09. How to see Union
If you are used to Illustrator, this step is going to be fun: draw a simple circle (O) 89 x 89px. Then, go to Borders in the Inspector Panel and select 'Inside Position' with 15 thickness. This value is important – when we were drawing the rectangles for the bin, the shapes were 15px wide. This value needs to be the same in the bell, so the outlines will look consistent. Zoom in and draw a rectangle on top of the circle, then choose Union from the top menu.
10. Make icon bell-shaped
You will now have a horseshoe shape that needs to be tweaked and transformed into a bell. In Sketch, select a shape and then press Edit in the toolbar at the top so the anchor points of the shape become visible. You will see a round point in each of the corners. By clicking any of these points and dragging them around, you can change their position. You can drag the anchor points and change the height of the bell too. Pretty handy!
11. Add a notification sign
Use the same shape that formed the bottom of the bin lid (about 105px in width) to design the bottom of the bell.
The next step is to draw a full circle, cut it in half and centre it. This will represent the clapper inside the bell – it's just a tiny detail, but useful in making the icon recognisable. You can also add a notification sign at the top by using a full circle filled with red. The notification icon will alert the user to a new message or any other related activity.
12. Draw mail icon
The mail icon is an interesting one. Although it may seem more complex than the others, it is actually one of the easiest. Draw a rectangle (R) sized 110 x 110px. The corner radius will be only 20px in this case – we don't want the rectangle to look too rounded. Copy and paste the shape, and rotate the new one 45 degrees anti-clockwise. Copy and paste the first rectangle again and then intersect the rotated one to give the envelope flap.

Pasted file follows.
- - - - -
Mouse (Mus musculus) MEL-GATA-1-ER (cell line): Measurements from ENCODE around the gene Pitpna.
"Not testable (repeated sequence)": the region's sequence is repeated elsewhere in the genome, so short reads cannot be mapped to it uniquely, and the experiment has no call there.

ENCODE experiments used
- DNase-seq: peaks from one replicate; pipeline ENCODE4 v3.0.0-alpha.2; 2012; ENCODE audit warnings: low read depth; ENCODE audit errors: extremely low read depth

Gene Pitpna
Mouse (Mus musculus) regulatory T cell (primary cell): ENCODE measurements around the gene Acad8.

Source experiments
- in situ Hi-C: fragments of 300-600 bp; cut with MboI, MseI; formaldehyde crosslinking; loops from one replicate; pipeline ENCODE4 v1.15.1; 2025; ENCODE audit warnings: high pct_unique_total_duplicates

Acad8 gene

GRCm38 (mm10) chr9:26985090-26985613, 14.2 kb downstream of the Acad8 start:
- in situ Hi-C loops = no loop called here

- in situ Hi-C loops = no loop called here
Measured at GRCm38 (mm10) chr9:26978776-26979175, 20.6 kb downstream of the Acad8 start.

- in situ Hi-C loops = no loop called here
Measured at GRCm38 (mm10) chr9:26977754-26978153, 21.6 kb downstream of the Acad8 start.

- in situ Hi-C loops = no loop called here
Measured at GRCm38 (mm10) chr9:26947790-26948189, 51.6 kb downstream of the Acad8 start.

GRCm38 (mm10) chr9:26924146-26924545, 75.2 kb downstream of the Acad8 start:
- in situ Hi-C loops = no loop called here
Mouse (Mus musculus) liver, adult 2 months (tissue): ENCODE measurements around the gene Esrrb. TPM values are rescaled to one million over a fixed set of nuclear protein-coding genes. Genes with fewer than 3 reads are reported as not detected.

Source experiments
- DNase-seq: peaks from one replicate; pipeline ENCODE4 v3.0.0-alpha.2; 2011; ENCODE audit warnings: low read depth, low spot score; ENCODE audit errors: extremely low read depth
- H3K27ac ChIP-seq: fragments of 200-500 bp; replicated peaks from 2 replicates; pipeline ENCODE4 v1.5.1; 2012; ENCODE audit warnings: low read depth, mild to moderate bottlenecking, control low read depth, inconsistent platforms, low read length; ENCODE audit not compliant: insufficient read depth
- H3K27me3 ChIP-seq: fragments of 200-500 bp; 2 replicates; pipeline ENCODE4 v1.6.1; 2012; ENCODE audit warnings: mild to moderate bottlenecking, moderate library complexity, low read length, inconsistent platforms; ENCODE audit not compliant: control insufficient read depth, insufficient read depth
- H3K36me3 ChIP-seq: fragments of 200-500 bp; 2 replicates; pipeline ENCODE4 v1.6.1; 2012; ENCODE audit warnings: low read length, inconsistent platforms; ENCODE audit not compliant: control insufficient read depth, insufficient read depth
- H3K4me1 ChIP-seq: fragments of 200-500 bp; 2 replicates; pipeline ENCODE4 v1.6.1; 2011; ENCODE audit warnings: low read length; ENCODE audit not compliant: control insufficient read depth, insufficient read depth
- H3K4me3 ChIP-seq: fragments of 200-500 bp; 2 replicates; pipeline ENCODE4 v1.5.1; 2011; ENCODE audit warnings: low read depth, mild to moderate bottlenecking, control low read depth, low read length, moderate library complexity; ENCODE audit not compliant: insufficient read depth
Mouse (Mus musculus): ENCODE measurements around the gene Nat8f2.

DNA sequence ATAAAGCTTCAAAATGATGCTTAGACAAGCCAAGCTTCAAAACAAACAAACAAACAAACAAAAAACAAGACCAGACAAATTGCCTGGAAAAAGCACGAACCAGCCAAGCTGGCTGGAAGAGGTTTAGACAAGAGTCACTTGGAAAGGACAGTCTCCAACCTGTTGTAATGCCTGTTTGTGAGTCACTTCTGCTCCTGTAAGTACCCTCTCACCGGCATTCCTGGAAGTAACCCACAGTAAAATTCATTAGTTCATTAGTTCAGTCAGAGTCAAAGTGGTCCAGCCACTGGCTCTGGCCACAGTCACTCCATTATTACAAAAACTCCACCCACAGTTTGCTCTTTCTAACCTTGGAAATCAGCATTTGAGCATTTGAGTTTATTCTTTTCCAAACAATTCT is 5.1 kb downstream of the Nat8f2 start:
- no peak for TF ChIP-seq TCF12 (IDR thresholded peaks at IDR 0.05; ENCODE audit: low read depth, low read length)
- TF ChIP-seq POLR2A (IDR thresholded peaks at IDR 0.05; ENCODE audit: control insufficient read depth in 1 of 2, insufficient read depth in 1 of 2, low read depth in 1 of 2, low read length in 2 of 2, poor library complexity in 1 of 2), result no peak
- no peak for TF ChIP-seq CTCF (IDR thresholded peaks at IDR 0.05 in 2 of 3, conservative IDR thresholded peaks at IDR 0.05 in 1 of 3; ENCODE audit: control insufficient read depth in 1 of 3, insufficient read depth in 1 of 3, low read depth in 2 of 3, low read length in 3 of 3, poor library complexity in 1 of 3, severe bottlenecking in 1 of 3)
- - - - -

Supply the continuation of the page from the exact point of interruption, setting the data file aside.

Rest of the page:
13. Combine shapes
So far, we have been keeping the shapes separate in the layer list for each of our icons. In Sketch, when you combine two shapes, you can still tweak each shape separately until you press the Flatten button in the Toolbar.
When you flatten a shape, Sketch will combine the multiple paths inside the shape into one path. Some people prefer to use flattened shapes, but there is no real need for that here.
14. Make pen icon
Let's focus on the last two icons. The pen will look like a rounded pen on a sheet of paper. For this, let's use a rectangle of 30px width and rotate it 45 degrees. To make the top slightly rounded, let's draw another rectangle on top of it, 24 x 24px. We'll put the radius at 5, to make the shape nice and smooth. We can use the same shape we used for the bottom of the bin lid to create a sheet supporting the pen.
15. Create 'previous' icon
The last arrow icon can be easily made using the plus icon as a starting point. Use the same thickness as the plus icon to create an arrow pointing towards the left to signify 'previous'. To do that, take exactly the plus icon and rotate it by 45 degrees. Then adjust the width of the sides of the arrow, tweaking each rectangle individually.
16. Flip arrow to make 'next' icon
The 'previous' icon could easily be flipped horizontally to also create a potential 'next' icon. The roundness of the arrow is exactly the same as the plus icon. Now you just need to make sure these new icons fit in the guideline circles, like the rest of the set.
You now have a full set of six consistent icons to be used in a user interface for a webmail service, but you also have a solid foundation for building other icons that can fit in the same set.
You can now extend this icon set or create the same one in different sizes for different purposes. In Sketch, you are dealing with vector shapes so it's easy to adjust the size of each icon.
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